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Apple Music logo. Source: Apple.

CEO Tim Cook was once quoted as saying "music runs deep in Apple's DNA." And that makes sense. Apple's (NASDAQ:AAPL) recent mobile product supercycle started with the iPod -- a digital music player. Of course, the real genius was Apple's adjoining iTunes music store that served as a gatekeeper for digital downloads. The exploitation of this disruption in music transactions added billions to Apple's bottom line.

More recently, however, even digital downloads have been disrupted by the newest form of consuming music: streaming. Apple's still the market leader in digital downloads. This substitutional format, led by streaming-music providers Pandora and Spotify, has thrived at the expense of Apple's iTunes music-downloading business. For a comparison, in 2014 streaming-based revenues increased by 29% over 2013's figure, where digital downloads fell 8.5%.

In response, Apple recently released its Apple Music streaming service. And while the company certainly doesn't have the first-mover advantage against these competitors, it does have a huge, loyal user base of iPhone, iPad, and Mac users to market to. Luckily for Apple, it appears subscription-leader Spotify is making it easier for the company to compete.

Why Spotify is Apple's No. 1 competitor
While it's important to note that, technically, Pandora is the No. 1 streaming-music provider by total subscribers, according to data compiled and aggregated by Jackdaw Research, Spotify is the No. 1 provider for paid subscribers, with 20 million paid users. Considering Apple Music is a subscription-based service, and not an ad-based model, Spotify -- and its 20 million-subscriber total -- is Apple's true competition and the barometer of success for Cupertino.

While it's still during Apple's three-month trial period, it looks as if Apple will join the list of top streaming companies by subscriber count once its trial period ends. Earlier this month, Apple disclosed that it had 11 million Apple Music subscribers in the three-month free period. The question is: How many of these subscribers will stick around once it ends? More recently, the company refuted a report from MusicWatch in regard to its 48% retention rate for Apple Music subscribers, stating that 79% of its users are still using the service.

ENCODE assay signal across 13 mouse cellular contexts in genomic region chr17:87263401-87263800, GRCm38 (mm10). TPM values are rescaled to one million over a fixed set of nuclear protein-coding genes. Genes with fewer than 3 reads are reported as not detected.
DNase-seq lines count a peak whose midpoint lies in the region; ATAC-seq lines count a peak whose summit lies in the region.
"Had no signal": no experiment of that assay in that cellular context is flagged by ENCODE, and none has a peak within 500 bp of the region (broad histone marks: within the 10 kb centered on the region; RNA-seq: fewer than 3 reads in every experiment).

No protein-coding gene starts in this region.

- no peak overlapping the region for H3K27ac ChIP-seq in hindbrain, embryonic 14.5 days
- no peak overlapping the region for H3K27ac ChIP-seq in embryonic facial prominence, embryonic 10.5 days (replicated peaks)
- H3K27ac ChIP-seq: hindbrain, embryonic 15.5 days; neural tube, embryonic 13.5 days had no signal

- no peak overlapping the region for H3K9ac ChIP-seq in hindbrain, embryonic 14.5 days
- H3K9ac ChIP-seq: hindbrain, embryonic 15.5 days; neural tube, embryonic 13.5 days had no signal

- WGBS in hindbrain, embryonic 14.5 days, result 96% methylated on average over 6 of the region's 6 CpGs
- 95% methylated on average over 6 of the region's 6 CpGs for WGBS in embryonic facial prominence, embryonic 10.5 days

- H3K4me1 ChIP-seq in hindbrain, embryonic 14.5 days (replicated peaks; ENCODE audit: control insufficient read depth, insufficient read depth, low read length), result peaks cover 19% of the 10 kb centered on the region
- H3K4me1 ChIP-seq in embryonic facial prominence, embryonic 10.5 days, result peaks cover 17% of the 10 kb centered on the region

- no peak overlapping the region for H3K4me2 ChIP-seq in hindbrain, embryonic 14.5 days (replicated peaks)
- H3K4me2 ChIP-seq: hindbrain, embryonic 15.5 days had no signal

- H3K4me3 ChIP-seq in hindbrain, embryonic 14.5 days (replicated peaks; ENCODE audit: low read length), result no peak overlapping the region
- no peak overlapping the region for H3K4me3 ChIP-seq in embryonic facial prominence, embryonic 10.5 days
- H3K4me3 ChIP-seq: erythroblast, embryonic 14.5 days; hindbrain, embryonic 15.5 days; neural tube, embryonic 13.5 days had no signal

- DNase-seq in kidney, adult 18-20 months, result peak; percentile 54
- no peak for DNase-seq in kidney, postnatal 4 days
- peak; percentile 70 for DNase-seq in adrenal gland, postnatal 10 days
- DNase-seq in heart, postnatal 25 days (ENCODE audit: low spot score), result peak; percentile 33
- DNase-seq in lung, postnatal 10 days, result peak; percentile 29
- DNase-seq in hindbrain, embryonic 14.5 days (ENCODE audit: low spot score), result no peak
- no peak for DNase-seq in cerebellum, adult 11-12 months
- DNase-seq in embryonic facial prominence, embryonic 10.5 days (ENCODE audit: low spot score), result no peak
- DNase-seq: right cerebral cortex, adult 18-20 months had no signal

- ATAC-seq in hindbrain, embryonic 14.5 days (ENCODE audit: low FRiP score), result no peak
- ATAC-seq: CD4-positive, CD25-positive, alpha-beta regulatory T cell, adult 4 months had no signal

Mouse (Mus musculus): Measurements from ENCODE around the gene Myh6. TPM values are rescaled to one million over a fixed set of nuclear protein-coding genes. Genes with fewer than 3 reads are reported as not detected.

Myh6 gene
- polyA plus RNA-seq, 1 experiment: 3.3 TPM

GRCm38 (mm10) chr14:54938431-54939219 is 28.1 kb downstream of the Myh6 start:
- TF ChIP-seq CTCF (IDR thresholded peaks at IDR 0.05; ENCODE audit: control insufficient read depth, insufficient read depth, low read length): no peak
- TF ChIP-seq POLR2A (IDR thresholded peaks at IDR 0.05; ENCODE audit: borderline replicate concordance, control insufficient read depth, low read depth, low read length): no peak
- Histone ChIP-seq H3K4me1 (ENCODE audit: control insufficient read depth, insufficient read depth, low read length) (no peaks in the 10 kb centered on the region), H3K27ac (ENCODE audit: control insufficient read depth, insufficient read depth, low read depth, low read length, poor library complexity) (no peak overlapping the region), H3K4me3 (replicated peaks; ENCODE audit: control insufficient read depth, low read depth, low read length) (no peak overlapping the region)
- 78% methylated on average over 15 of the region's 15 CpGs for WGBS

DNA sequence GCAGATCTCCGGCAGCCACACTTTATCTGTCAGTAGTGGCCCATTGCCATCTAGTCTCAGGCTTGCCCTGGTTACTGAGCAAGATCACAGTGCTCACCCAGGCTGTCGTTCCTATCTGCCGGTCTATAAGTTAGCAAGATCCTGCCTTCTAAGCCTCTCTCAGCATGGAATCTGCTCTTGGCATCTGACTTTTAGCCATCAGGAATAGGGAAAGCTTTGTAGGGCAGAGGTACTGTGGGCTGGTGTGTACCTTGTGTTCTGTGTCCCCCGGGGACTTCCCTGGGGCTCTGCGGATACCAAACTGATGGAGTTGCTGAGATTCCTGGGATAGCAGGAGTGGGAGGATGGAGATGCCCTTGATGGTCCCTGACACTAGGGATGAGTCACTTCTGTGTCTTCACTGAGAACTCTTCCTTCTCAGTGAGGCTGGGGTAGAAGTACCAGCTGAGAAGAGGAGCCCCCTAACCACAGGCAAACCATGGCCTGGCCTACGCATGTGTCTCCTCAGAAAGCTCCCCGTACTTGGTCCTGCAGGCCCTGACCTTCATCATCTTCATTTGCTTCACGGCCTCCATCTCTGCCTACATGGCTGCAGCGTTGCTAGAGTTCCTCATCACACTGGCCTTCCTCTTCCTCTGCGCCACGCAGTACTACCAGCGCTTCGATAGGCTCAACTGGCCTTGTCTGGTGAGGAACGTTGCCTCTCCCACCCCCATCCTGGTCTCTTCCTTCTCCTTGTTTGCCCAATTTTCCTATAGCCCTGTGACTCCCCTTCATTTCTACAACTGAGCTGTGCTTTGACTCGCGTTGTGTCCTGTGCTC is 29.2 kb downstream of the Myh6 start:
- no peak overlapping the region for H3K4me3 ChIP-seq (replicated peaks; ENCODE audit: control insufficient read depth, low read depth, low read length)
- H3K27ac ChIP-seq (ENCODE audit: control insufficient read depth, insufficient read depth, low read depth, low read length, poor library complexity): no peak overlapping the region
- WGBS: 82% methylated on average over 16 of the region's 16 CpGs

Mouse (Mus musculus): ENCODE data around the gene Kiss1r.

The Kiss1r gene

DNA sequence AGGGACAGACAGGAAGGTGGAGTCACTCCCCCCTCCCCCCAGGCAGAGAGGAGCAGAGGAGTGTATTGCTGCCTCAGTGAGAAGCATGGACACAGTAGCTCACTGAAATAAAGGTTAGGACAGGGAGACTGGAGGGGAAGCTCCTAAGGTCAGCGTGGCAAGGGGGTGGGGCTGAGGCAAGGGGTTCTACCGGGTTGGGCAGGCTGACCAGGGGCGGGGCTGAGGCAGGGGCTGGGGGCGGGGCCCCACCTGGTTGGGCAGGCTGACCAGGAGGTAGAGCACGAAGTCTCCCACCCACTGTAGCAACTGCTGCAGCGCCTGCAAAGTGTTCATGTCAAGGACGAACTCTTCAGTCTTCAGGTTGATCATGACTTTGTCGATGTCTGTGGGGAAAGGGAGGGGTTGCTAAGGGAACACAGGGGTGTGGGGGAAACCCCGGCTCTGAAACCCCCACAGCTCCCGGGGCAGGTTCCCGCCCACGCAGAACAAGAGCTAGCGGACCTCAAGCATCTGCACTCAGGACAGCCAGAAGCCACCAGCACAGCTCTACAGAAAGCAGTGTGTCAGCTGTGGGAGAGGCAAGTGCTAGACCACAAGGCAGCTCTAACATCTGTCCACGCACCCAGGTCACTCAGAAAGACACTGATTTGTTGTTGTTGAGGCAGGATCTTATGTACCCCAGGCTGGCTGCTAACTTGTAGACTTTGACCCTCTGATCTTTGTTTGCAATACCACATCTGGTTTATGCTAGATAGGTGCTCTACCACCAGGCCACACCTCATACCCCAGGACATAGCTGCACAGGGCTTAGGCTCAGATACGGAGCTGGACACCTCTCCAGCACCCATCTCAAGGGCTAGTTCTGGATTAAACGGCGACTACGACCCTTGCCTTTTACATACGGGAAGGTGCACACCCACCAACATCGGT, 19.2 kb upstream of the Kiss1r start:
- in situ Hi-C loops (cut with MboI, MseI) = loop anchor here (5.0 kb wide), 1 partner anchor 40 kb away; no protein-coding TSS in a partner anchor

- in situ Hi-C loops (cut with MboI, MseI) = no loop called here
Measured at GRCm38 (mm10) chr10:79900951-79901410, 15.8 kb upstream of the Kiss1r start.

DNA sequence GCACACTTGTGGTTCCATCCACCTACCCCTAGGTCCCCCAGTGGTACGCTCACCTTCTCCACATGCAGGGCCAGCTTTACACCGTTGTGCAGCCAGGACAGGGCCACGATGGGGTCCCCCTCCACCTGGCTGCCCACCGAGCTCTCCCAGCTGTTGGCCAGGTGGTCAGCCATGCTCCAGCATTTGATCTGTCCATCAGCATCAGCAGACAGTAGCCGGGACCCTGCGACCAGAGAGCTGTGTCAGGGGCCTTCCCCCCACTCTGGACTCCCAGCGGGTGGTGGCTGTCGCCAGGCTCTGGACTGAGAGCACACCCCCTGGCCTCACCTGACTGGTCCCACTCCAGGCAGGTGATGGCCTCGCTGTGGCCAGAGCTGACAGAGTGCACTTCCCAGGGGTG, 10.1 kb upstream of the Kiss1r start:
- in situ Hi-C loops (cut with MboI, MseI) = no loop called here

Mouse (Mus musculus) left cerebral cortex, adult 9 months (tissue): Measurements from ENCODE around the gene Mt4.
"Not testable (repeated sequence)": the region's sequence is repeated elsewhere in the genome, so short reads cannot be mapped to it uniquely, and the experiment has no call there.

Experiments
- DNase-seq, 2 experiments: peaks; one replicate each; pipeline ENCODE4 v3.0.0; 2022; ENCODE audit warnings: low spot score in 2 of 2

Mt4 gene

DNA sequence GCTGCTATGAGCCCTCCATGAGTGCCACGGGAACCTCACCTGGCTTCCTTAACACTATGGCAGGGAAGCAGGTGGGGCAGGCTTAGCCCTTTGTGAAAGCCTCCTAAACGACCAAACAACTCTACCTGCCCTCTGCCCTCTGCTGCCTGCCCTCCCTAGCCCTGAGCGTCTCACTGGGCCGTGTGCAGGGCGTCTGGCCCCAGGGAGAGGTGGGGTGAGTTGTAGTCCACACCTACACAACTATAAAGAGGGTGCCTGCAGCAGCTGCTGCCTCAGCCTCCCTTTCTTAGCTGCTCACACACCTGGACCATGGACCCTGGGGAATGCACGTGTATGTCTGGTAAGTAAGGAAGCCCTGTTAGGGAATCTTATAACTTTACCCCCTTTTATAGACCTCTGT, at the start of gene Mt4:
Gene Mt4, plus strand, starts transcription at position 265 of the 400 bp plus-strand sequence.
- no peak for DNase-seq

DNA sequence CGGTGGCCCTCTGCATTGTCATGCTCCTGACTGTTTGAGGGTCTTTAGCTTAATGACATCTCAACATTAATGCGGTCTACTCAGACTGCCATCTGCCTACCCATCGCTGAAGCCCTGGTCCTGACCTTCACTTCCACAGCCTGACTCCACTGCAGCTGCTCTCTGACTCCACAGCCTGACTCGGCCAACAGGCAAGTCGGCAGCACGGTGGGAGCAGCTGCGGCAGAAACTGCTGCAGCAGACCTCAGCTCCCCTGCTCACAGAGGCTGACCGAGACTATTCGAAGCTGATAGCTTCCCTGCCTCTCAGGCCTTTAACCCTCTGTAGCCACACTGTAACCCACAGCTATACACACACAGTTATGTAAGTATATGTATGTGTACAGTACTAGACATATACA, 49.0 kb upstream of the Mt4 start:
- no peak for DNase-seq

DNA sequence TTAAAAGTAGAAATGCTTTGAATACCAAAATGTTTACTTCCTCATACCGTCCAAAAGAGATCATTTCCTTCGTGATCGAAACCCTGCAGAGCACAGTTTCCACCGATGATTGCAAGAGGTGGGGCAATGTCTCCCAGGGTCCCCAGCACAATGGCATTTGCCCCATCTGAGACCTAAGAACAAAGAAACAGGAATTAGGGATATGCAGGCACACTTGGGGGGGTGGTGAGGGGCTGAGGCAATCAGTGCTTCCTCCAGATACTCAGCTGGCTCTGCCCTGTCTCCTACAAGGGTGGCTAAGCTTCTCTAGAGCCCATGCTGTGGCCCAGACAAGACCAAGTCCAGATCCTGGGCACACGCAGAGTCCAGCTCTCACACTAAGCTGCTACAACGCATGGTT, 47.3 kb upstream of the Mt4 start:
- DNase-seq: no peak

Even using Music Watch's lower figure, and Apple's initial 11 million figure, Cupertino is still No. 3 behind European service Deezer's 6 million subscribers. If Apple's nearly 80% retention rate holds, the company's nearly 9 million subs propels it to No. 2.

Is Spotify its own worst enemy at this point?
Interestingly enough, Spotify is quickly becoming its own worst enemy in its battle against Apple. Under pressure from major labels that are upset about its inability to quickly turn ad-based users into more-lucrative subscribers, Spotify is now shifting to a "gated-access" model that will limit music access to non-paying users. While Apple is a subscriber-based service, the company's trial period could entice new users disaffected with Spotify's limited playlist.

But at least that makes sense: Spotify is under pressure from those content providers to better monetize users. These types of stakeholder disputes are normal and expected. However, the newest Spotify misstep appears to be totally self-inflicted and has the potential to drive even more users to Apple Music.

Last week, the company had to clarify and apologize for its rather broad new privacy policy, where the company asked for permission to users' location information, pictures, voice controls, and contacts. Under blistering criticism, and some cancelled accounts (if Spotify even allowed you to cancel your premium account), CEO Daniel Ek wrote a blog post simply titled "Sorry" that sought to clarify its rather broad and vague privacy policy. Compare that with, say, Apple, that made a point during its Worldwide Developers Conference to point out its privacy record.

More broadly, however, in the face of continued competition of a deep-pocketed rival, Spotify needs to rise to the challenge and execute to continue to grow market share -- not to lose subscribers over a lack of clear communication.

 

Jamal Carnette owns shares of Apple. The Motley Fool owns and recommends Apple and Pandora Media. Try any of our Foolish newsletter services free for 30 days. We Fools may not all hold the same opinions, but we all believe that considering a diverse range of insights makes us better investors. The Motley Fool has a disclosure policy.